The graphic design that we know today is an output of centuries of evolution. For any graphic design enthusiast, it’s imperative to understand the journey of graphic design over centuries to have a deeper knowledge of the visual culture. The history of graphic design is a history of cultural expression, reflecting not only what people of a particular geography thought during a given time period, but also how they felt and understood the elements.
This is the first post of a series of four posts about a brief history of graphic design – from where it began, the movements, historical events and school of thoughts that changed the way design was created and interpreted and how we reached the design as we know today.
So, brace yourself. A super long history lesson is coming!
Graphic design is an ancient art dating back to prehistoric times. It can encompass the entire history of the art ever produced on the planet. The first visuals are known to be more than 44,000 years old. The earliest known cave paintings are adorned in the limestone Caves in the Maros-Pangkep karst in Indonesia. Some other examples of cave painting are Lascaux caves, Serra da Capivara National Park, Bhimbetka, Magura Cave and Laas Gaal.
Let’s fast-forward the time machine for several thousand years from the prehistoric era. The Sumerians arrived in Mesopotamia during the bronze age and the settlement led to the birth of a human civilization which created the need for the record keeping of the happenings and for the continuation of knowledge. It started with inscription on clay tablets using a wooden stylus. The language script consisted of symbols and pictographs. Few hundred years later, the pictographs changed into more substantial and abstract writing form called Cuneiform (Latin word for wedge-shaped).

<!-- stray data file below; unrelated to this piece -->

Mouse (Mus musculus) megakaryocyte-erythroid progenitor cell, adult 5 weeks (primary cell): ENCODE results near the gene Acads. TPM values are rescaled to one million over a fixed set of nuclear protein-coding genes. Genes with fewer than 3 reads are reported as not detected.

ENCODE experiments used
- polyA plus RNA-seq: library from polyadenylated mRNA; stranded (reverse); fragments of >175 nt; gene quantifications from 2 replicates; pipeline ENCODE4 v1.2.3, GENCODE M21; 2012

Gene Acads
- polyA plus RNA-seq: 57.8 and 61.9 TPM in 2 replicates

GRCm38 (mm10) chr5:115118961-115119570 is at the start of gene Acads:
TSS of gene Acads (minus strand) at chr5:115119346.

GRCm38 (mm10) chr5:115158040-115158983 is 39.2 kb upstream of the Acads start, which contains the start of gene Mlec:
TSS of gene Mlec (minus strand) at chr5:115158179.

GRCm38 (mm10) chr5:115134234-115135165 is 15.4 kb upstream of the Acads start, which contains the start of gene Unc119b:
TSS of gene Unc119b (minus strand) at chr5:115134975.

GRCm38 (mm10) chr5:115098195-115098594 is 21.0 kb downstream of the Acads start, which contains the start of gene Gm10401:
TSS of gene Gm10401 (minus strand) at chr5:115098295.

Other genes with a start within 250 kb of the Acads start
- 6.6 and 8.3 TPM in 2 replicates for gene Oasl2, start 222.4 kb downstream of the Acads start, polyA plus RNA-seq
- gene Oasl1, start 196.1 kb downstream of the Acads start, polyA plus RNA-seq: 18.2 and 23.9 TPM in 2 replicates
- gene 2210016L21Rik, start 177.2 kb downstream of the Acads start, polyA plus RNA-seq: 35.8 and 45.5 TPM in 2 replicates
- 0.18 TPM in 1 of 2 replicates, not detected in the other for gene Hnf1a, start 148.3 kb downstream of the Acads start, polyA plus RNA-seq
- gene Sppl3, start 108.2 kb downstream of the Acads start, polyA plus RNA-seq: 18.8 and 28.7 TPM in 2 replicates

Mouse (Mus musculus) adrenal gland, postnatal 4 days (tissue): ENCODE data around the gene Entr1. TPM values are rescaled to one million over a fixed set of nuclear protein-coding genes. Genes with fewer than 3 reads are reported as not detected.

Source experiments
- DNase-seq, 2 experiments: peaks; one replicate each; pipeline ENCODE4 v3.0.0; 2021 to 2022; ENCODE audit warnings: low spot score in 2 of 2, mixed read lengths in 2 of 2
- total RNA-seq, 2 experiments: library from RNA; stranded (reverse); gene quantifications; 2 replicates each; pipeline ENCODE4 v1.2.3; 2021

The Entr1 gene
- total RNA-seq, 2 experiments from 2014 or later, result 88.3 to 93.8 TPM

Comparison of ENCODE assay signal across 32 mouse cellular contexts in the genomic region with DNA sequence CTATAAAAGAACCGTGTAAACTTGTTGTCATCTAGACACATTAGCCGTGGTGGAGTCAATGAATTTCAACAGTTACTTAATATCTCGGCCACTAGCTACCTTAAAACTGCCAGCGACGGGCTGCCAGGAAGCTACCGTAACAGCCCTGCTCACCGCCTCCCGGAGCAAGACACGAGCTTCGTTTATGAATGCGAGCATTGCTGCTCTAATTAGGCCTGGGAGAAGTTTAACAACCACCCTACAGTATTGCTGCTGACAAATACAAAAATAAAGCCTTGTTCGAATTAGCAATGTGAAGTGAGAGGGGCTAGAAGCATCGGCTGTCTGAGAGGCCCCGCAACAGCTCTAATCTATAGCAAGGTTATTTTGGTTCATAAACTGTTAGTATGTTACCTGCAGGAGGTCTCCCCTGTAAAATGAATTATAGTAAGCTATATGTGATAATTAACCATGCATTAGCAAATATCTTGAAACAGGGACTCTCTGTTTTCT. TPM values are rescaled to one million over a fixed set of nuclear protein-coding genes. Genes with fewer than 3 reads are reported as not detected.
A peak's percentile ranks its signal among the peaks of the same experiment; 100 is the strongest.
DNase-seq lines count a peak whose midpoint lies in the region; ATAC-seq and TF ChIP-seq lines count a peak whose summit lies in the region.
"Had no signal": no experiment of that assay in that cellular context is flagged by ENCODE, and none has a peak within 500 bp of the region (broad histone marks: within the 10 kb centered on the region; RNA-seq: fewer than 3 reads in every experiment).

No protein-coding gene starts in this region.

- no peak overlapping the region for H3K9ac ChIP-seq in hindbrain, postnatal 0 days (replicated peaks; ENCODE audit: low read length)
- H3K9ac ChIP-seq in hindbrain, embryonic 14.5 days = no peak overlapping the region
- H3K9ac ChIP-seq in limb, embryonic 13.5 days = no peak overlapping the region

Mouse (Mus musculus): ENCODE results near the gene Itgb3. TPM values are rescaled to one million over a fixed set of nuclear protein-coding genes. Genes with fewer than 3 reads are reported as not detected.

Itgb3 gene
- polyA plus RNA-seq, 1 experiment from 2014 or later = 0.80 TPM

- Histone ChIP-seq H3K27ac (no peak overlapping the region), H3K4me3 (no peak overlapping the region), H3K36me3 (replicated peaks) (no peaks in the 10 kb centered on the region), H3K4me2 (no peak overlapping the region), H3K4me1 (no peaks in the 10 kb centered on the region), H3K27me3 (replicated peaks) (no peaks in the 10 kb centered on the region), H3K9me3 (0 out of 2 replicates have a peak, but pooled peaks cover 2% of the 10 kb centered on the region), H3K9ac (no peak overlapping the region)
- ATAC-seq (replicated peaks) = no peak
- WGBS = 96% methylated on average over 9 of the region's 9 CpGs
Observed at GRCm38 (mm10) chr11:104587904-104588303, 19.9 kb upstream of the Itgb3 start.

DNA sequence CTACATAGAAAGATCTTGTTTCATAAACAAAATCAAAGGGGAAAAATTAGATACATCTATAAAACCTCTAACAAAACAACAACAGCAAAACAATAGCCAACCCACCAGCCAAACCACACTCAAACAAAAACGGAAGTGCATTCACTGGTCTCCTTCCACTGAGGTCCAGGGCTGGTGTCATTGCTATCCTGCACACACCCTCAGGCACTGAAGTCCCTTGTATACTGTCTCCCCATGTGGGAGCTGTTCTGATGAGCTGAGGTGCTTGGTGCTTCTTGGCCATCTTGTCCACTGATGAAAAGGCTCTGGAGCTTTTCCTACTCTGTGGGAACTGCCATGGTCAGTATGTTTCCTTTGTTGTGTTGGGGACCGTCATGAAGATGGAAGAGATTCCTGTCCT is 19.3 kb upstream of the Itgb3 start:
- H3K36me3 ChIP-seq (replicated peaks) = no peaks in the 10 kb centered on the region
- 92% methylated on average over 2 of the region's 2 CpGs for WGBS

Among the most interesting and revealing artefacts discovered from ancient Mesopotamia are the objects known as cylinder seals (known as Kishib in Sumerian) — the impression stamps, intricate in design, used throughout the Mesopotamian region.
Manuscript and hieroglyphic writing in the middle ages — While the term is comparatively a new, the early creators weren’t deliberately creating the ‘graphic designs’, yet the manuscripts presented a unique blend of text and imagery, placed aesthetically to convey the message. Illustrated manuscripts route back to ancient China, Rome, Greece and Egypt.
Invention of paper and printing
The Chinese developed paper made from organic fibres by 105 CE. This paper provided an economical surface for writing or printing. In 1040, Bi Sheng invented the world’s first movable type printing press out of porcelain that gave designers/artists a new room to play around with types and illustrations. In 1450s, Gutenberg invented a method of printing text from raised alphabet characters cast on movable metal types (which served as the base for modern printing styles). After this, printed books began to replace costly handmade manuscript books. When the type was printed, spaces were left for the illustrators to add pictures, decorate initials and other material by hand.
Good to know information